Thirty-eight percent of American workers may need to change occupations by 2030, according to PwC. That means about 45 million people already in the workforce might need to be retrained over the next 11 years. In the same vein, McKinsey Global Institute has estimated that approximately 50% of the activities people are paid to do, representing USD 16 trillion in costs to the global economy, can be automated using currently available technology.
Rapid developments in artificial intelligence (AI) and robotics—coupled with ubiquitous connectivity and vast, easily accessible processing power—are laying the groundwork for fundamental structural changes in the global economy. These mutually reinforcing catalysts are driving exponential innovation across a wide swathe of the economy, reshaping entire industries and creating new ones.
Interestingly, these catalysts are not new in and of themselves. For instance, the early work in modern-day artificial intelligence began in the 1950s, even though progress was limited given the lack of necessary processing power; and, of course, robots have been commonplace in manufacturing for well over 30 years. What’s prompting this new era is the compounding effect of developments in each of these areas. For instance, massively powerful and easily accessible computing power has greatly accelerated developments across AI, robotics, and the internet of things. Similarly, rapid developments in AI have greatly enhanced the capabilities of robotics, complex network management, and our ability to make sense of the vast amount of data captured by an increasingly connected world.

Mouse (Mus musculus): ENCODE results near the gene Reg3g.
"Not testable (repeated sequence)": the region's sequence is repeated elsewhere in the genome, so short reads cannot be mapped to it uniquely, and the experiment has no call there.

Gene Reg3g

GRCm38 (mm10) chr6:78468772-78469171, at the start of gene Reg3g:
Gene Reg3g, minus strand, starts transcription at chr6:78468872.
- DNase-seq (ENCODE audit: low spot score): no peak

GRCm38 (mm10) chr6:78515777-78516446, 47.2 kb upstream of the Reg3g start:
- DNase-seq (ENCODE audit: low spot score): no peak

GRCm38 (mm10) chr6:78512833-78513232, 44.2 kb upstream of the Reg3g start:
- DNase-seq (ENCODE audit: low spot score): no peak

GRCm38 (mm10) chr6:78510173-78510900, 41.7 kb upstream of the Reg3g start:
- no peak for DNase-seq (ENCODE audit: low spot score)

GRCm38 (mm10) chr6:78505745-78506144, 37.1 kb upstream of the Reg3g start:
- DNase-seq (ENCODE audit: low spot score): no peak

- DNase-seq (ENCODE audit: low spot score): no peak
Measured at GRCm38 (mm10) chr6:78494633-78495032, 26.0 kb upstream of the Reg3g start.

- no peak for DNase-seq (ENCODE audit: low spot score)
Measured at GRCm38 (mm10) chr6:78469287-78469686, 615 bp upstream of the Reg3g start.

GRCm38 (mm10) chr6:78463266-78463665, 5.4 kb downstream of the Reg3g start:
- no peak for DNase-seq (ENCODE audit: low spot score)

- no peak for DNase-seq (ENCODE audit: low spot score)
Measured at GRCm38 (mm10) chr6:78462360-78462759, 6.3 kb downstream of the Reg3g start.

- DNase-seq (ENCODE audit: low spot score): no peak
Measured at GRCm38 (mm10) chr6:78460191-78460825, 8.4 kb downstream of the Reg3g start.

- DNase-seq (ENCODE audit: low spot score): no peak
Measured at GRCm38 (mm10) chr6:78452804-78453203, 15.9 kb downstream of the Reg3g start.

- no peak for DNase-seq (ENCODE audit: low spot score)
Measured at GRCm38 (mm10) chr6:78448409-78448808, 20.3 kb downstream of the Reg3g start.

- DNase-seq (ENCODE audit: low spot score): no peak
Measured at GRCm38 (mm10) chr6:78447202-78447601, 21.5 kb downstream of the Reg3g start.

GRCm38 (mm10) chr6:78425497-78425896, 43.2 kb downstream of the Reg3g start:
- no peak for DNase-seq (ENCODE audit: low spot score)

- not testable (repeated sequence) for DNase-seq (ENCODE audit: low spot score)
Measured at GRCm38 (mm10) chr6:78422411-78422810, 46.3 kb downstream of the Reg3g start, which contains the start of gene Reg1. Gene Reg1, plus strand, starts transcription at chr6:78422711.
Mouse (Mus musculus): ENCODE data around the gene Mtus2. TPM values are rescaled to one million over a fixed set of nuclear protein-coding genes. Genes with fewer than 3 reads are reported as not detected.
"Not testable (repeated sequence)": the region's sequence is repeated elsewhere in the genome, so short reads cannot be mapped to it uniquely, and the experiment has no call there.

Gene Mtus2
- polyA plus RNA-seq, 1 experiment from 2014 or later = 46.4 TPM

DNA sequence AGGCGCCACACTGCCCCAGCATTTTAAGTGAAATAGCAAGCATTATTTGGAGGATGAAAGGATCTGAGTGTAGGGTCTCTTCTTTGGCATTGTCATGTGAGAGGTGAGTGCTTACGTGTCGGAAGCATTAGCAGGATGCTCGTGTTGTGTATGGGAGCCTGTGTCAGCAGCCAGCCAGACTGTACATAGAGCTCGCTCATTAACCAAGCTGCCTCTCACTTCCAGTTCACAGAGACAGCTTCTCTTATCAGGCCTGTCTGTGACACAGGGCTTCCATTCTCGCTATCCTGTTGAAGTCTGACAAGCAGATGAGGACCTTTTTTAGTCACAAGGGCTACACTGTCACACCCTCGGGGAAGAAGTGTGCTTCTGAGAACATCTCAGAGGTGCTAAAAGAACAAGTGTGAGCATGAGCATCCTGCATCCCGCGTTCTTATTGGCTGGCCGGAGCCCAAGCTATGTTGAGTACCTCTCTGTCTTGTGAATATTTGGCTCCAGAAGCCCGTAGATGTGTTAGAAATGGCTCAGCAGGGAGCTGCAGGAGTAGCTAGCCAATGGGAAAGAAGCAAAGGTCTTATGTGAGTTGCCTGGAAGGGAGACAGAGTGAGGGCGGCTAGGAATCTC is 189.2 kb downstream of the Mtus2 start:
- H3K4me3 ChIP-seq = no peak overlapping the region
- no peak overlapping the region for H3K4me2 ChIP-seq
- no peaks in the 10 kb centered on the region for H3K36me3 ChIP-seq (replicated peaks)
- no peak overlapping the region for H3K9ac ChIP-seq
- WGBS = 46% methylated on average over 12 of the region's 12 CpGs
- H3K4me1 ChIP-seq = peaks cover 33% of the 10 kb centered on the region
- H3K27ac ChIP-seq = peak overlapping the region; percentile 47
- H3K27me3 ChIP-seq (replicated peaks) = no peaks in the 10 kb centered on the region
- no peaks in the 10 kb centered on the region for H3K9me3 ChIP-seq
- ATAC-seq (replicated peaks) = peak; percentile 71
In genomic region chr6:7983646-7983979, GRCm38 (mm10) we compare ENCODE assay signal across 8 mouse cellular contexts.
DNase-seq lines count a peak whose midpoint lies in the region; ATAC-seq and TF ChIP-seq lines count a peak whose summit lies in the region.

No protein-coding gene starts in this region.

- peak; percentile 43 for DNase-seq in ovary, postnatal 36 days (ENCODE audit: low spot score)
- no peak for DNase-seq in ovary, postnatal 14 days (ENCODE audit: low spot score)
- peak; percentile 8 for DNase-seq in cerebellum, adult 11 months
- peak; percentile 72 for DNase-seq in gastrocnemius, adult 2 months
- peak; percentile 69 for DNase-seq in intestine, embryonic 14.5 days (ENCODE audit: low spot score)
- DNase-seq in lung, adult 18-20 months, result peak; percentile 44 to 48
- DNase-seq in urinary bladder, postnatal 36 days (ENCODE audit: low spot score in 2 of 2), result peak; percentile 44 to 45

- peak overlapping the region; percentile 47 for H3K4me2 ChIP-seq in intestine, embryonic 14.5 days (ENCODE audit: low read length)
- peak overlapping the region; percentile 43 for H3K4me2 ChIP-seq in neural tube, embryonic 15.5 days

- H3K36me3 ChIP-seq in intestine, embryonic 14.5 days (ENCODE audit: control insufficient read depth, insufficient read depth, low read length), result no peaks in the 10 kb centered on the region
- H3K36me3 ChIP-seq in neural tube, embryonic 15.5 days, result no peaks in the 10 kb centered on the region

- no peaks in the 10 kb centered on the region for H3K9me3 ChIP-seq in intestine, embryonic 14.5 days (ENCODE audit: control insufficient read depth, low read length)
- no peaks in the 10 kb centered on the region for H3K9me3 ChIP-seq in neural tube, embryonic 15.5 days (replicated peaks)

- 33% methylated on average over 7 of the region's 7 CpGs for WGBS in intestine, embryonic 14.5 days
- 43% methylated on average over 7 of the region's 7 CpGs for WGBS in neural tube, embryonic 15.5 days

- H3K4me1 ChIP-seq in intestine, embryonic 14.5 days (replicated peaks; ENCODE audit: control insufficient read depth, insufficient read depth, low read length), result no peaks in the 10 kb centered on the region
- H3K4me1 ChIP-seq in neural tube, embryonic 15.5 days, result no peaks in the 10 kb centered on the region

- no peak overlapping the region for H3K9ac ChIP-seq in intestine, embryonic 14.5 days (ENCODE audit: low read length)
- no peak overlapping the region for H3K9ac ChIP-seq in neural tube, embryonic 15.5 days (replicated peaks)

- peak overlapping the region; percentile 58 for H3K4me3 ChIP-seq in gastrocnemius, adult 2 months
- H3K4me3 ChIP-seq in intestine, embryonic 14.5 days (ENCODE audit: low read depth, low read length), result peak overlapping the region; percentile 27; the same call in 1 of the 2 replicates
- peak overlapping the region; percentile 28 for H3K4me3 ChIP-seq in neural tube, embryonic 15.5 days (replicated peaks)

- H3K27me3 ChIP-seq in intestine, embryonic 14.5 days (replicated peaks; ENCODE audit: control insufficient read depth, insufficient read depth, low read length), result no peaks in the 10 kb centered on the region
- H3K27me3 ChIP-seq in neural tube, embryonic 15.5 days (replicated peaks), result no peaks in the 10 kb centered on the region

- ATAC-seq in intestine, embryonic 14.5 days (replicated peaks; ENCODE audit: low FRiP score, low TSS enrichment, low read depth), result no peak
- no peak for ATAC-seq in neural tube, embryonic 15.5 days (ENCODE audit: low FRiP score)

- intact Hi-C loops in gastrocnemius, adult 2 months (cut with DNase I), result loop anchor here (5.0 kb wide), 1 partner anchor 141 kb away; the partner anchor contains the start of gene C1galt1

It is not purely technical advancements that are facilitating this revolution: a cultural shift towards a more open, sharing economy has also lowered the barriers to entry for many innovative startups. The open source community has evolved to include valuable intellectual property and sophisticated foundational components made freely available by large companies, such as Amazon, Google, and Facebook, for use by third parties. Couple that with on-demand services, such as effectively limitless computing power, and it’s easy to see how many traditional barriers to entry have been lowered across many industries.
We now stand on the cusp of this new era, the so-called Fourth Industrial Revolution. A term coined by Klaus Schwab of the World Economic Forum (WEF), it refers to this period of pervasive change in which the characteristics of man and machine begin to merge, whereby human capabilities are enhanced by genetic engineering and wearable and implantable technology, and machines acquire human characteristics, including cognitive capabilities. The WEF uses the term cyber-physical systems to describe the symbiosis of man and machine.
Some have argued that the innovation and change underway today is simply an extension of the Third Industrial Revolution, which heralded the introduction of computers and the digital era in the late 1960s/early 1970s.3 However, the Fourth Industrial Revolution represents a step change both in terms of the rate of change and the nature of it. The digital era is transitioning from one largely involving the automation of rote tasks to one that now includes the advanced cognitive capabilities typically associated with humans. The rate and breadth of change anticipated over the next decade is also unprecedented, resulting in what is likely to be a very different-looking world.